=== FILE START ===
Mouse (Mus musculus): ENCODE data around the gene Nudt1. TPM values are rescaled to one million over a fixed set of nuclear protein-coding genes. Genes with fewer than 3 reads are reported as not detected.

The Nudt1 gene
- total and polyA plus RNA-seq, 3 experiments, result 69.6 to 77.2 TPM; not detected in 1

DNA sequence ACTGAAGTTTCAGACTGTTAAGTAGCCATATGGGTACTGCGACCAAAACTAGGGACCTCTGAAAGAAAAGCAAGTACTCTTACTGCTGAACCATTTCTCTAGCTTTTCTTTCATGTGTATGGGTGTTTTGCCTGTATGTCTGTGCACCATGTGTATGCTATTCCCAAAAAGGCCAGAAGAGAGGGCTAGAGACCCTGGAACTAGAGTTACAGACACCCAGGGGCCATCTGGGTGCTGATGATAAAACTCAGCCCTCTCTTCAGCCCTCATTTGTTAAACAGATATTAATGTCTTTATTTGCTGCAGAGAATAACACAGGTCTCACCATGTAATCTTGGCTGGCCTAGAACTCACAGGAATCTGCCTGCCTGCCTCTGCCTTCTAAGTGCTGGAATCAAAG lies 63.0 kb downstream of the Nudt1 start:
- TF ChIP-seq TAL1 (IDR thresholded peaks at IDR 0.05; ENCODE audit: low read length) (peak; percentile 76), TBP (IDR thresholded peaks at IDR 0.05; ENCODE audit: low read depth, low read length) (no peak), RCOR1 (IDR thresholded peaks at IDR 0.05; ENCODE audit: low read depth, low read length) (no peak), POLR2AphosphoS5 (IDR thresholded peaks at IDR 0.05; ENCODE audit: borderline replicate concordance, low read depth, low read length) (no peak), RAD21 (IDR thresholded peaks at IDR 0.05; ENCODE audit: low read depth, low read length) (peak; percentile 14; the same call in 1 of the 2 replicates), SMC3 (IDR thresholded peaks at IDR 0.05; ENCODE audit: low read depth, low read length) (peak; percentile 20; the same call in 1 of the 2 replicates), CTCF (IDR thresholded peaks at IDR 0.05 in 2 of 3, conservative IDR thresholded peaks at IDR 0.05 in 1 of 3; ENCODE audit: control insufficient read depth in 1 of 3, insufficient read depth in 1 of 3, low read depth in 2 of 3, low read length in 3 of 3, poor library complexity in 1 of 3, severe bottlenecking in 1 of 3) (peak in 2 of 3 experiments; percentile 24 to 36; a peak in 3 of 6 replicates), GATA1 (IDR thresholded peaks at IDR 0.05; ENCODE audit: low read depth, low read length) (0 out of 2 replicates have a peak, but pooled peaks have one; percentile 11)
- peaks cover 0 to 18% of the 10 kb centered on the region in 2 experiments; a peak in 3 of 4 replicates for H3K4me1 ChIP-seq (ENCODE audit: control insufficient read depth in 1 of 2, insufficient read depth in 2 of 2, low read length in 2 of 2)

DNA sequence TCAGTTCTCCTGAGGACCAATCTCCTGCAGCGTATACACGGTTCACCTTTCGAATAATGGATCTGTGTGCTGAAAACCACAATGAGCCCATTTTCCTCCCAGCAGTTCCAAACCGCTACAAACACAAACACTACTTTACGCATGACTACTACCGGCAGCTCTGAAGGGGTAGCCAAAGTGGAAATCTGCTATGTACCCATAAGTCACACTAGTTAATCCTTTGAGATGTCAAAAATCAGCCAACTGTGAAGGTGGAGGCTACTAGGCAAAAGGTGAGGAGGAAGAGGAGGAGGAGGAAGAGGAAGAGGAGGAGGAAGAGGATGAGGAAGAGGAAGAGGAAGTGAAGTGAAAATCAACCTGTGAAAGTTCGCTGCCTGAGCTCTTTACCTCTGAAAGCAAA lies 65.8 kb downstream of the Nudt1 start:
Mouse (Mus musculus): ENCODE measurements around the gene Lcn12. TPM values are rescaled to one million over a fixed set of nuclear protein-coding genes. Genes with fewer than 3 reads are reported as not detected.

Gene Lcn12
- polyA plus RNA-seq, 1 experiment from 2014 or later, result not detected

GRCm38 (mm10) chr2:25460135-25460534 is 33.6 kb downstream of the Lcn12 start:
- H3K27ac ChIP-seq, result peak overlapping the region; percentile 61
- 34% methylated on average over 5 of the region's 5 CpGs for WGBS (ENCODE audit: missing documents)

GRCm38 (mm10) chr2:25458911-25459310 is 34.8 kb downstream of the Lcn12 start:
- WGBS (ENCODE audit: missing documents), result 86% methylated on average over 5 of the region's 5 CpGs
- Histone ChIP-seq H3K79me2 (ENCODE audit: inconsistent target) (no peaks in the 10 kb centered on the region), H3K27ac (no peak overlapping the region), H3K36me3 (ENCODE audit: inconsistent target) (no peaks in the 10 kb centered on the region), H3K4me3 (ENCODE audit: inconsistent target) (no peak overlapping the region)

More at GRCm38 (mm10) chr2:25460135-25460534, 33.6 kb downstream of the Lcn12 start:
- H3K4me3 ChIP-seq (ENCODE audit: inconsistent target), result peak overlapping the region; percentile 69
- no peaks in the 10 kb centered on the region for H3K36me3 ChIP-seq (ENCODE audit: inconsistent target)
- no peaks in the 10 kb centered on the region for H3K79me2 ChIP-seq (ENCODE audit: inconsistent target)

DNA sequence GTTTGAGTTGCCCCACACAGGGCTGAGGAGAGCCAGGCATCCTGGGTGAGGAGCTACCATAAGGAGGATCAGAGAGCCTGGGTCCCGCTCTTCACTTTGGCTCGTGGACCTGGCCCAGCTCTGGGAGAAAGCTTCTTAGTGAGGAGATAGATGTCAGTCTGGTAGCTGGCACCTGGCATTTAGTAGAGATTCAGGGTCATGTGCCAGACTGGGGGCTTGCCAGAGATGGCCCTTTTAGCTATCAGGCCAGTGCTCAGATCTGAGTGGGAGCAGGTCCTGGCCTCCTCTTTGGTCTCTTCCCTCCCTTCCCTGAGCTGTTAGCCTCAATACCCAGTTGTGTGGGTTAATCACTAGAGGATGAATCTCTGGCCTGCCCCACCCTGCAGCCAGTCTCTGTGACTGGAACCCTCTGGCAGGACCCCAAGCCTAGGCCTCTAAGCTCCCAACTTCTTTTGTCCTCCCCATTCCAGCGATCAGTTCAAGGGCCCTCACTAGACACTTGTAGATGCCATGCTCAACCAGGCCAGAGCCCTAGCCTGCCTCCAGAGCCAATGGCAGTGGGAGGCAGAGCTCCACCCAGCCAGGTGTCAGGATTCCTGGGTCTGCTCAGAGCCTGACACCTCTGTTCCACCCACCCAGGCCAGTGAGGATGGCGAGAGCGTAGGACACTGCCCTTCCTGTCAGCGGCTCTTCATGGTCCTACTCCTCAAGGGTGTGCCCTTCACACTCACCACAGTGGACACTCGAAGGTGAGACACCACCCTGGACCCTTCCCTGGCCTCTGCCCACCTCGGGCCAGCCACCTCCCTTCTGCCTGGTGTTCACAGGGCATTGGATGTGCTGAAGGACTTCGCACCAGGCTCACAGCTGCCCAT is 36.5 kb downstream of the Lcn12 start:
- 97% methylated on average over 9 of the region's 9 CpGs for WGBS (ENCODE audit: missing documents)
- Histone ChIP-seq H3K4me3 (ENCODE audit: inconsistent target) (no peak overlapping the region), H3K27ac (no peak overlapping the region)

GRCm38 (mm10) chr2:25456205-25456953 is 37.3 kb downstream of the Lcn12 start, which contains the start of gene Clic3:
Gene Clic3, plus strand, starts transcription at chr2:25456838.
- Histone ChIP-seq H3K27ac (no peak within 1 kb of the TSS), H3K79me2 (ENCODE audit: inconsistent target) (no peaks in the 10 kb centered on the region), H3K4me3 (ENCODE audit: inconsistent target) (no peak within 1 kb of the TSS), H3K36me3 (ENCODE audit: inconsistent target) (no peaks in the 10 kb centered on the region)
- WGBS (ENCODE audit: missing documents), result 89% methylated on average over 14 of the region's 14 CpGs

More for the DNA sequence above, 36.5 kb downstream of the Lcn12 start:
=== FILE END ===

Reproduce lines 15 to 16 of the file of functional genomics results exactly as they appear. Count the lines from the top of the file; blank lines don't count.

- WGBS (ENCODE audit: missing documents), result 86% methylated on average over 5 of the region's 5 CpGs
- Histone ChIP-seq H3K79me2 (ENCODE audit: inconsistent target) (no peaks in the 10 kb centered on the region), H3K27ac (no peak overlapping the region), H3K36me3 (ENCODE audit: inconsistent target) (no peaks in the 10 kb centered on the region), H3K4me3 (ENCODE audit: inconsistent target) (no peak overlapping the region)